Ethiopia was part of the first group of African countries to establish a Ministerial Committee to mobilize coordinated response to COVID-19 on 29 February. This was announced in a press release from the Office of the Prime Minister, not in the official gazette. No reference was made in the press release to specific legislation on the basis of which the Committee was established. no decree was also adopted outlining the nature and scope of the mandate of the Committee. The press release said the measures would last for a period of two weeks.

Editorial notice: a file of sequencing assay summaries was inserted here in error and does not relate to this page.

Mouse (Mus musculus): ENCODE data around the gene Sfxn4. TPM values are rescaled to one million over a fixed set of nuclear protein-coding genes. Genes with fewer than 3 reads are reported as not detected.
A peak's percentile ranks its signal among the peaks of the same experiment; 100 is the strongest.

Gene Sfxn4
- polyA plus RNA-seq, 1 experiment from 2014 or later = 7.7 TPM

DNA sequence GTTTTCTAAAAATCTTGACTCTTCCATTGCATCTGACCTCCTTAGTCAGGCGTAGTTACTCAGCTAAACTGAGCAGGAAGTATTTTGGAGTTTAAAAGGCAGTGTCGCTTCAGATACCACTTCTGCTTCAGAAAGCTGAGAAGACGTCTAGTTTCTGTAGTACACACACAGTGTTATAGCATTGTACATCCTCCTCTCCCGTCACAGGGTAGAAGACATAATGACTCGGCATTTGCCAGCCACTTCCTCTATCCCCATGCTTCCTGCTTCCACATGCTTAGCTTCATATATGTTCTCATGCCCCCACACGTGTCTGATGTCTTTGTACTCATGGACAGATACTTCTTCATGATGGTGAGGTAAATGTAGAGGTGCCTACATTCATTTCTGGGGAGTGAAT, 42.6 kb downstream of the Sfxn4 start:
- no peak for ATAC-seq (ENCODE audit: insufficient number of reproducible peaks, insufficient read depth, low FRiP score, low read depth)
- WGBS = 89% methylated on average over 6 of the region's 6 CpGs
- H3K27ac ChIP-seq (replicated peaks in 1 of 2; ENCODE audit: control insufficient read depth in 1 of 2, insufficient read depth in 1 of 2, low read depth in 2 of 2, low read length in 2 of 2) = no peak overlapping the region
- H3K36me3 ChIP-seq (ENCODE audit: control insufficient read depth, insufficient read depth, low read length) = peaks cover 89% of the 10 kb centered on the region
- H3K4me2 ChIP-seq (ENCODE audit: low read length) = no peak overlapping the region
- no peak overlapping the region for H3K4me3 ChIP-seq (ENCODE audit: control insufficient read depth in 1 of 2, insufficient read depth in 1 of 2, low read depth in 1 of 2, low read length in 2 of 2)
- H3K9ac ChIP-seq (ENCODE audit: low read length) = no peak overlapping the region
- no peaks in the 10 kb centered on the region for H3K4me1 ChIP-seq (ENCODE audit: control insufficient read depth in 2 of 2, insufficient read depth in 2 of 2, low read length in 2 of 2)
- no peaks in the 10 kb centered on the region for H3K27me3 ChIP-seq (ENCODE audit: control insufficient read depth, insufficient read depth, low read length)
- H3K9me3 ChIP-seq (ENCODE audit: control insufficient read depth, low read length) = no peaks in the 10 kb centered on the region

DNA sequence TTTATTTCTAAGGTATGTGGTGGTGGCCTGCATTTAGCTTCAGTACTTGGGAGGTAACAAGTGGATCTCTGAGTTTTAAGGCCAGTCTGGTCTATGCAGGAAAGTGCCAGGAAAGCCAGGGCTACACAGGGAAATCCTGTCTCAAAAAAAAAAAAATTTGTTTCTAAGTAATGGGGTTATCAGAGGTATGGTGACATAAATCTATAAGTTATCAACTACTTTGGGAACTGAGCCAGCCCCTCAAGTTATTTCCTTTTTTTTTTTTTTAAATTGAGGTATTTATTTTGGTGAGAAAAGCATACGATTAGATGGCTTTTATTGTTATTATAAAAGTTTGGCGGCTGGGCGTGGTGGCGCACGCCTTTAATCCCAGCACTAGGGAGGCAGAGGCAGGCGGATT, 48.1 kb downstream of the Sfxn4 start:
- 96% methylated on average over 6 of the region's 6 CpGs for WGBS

Elevating the COVID-19 threat posed to global public health at the highest level, on 11 March, the World Health Organization (WHO) declared a global pandemic. Although the Ministerial Committee held a meeting the next day, which reviewed preparations to respond to the pandemic but concluded without adopting any set of prevention and containment. On March 13, the first case of COVID-19 in the country was confirmed. During the next two days, the number of confirmed cases increased to 3. However, they were carried out activities involving large gatherings, including large political events and sports activities in Addis Ababa at the weekend of 14 and 15 March with little regard to social distancing measures that wHO and the Regional Center for Africa of the African Union for Disease control and require many countries that have adopted COVID-19 cases.